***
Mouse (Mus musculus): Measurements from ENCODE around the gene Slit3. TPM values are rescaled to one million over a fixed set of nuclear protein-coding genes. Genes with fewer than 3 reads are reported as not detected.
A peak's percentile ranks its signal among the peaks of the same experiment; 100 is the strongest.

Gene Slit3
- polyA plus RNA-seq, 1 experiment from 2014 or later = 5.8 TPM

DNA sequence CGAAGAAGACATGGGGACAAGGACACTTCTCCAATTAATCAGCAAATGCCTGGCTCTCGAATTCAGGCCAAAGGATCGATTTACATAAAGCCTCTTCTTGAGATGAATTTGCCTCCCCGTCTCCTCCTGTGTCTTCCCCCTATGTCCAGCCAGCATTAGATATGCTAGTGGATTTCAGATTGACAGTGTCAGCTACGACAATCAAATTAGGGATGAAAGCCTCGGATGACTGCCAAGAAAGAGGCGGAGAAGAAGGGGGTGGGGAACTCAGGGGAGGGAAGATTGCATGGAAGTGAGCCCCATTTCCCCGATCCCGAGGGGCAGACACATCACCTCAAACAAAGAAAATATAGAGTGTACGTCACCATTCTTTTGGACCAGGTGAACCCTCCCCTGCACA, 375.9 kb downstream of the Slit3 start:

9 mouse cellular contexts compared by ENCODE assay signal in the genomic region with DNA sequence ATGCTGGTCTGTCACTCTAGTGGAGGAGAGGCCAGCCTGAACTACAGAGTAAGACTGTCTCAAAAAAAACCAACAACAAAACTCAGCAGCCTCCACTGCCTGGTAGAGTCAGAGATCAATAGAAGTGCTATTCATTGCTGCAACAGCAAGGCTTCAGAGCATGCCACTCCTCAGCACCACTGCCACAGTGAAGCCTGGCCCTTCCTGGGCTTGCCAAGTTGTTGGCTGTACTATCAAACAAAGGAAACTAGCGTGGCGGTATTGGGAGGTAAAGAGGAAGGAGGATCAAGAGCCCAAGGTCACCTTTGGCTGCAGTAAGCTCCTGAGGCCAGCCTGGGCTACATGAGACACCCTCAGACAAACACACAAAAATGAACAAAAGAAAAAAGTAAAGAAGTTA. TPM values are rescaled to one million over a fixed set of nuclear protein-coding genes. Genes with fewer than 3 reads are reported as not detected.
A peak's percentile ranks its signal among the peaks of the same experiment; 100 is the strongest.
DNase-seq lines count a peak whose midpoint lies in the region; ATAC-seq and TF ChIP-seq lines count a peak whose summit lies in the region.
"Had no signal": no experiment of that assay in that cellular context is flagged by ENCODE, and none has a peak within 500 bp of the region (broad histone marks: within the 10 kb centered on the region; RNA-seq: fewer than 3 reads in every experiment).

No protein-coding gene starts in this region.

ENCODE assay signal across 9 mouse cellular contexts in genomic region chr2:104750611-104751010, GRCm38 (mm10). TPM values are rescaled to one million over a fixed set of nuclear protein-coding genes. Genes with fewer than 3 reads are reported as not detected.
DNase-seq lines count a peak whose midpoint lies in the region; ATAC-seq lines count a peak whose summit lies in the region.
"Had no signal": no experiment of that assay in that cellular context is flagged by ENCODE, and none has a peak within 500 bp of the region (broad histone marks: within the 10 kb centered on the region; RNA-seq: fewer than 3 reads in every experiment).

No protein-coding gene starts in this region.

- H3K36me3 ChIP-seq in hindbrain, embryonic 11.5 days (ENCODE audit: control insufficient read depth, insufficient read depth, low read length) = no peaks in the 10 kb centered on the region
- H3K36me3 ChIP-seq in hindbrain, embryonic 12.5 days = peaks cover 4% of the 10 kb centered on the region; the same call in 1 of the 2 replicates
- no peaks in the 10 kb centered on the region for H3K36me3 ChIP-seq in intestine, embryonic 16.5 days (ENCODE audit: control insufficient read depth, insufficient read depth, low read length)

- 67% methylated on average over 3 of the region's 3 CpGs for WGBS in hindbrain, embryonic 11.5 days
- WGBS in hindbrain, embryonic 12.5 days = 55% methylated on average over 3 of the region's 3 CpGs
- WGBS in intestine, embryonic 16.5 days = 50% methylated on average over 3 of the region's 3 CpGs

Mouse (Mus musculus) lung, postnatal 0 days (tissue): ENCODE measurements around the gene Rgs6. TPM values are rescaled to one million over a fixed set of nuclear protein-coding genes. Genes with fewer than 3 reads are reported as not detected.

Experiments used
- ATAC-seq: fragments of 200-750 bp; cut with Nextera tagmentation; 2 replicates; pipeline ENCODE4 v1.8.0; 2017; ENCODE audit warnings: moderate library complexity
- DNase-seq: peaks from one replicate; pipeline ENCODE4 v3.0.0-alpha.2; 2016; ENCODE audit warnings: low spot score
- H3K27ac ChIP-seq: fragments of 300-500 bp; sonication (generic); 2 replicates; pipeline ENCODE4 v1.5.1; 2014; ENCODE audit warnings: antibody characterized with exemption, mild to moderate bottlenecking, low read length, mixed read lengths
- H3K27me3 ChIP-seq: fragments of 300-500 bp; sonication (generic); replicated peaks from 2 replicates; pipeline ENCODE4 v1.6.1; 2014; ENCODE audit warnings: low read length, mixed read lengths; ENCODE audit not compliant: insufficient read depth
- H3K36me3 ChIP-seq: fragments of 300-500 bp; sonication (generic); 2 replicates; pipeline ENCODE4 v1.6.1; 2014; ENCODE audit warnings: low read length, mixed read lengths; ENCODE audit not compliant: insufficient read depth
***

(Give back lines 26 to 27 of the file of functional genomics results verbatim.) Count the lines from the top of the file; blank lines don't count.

- H3K27me3 ChIP-seq: fragments of 300-500 bp; sonication (generic); replicated peaks from 2 replicates; pipeline ENCODE4 v1.6.1; 2014; ENCODE audit warnings: low read length, mixed read lengths; ENCODE audit not compliant: insufficient read depth
- H3K36me3 ChIP-seq: fragments of 300-500 bp; sonication (generic); 2 replicates; pipeline ENCODE4 v1.6.1; 2014; ENCODE audit warnings: low read length, mixed read lengths; ENCODE audit not compliant: insufficient read depth